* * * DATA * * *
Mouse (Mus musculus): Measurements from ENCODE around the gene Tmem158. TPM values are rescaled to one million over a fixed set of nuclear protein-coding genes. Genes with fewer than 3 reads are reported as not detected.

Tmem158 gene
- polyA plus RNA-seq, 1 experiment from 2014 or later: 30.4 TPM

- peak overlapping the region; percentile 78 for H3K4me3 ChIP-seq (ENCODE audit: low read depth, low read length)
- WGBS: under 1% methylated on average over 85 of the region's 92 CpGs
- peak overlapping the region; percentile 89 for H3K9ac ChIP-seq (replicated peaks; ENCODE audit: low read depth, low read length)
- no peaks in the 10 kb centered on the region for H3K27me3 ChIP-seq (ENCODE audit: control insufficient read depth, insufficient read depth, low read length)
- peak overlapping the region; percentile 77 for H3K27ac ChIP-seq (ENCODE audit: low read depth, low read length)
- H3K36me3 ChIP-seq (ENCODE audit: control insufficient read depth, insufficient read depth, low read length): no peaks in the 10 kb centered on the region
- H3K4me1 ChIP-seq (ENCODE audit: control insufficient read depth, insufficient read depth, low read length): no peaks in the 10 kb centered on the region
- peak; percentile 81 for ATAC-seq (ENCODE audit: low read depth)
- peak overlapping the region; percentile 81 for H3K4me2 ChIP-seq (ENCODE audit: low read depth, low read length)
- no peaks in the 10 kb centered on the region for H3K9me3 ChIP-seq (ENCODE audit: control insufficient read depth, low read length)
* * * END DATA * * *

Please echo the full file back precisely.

Mouse (Mus musculus): Measurements from ENCODE around the gene Tmem158. TPM values are rescaled to one million over a fixed set of nuclear protein-coding genes. Genes with fewer than 3 reads are reported as not detected.

Tmem158 gene
- polyA plus RNA-seq, 1 experiment from 2014 or later: 30.4 TPM

- peak overlapping the region; percentile 78 for H3K4me3 ChIP-seq (ENCODE audit: low read depth, low read length)
- WGBS: under 1% methylated on average over 85 of the region's 92 CpGs
- peak overlapping the region; percentile 89 for H3K9ac ChIP-seq (replicated peaks; ENCODE audit: low read depth, low read length)
- no peaks in the 10 kb centered on the region for H3K27me3 ChIP-seq (ENCODE audit: control insufficient read depth, insufficient read depth, low read length)
- peak overlapping the region; percentile 77 for H3K27ac ChIP-seq (ENCODE audit: low read depth, low read length)
- H3K36me3 ChIP-seq (ENCODE audit: control insufficient read depth, insufficient read depth, low read length): no peaks in the 10 kb centered on the region
- H3K4me1 ChIP-seq (ENCODE audit: control insufficient read depth, insufficient read depth, low read length): no peaks in the 10 kb centered on the region
- peak; percentile 81 for ATAC-seq (ENCODE audit: low read depth)
- peak overlapping the region; percentile 81 for H3K4me2 ChIP-seq (ENCODE audit: low read depth, low read length)
- no peaks in the 10 kb centered on the region for H3K9me3 ChIP-seq (ENCODE audit: control insufficient read depth, low read length)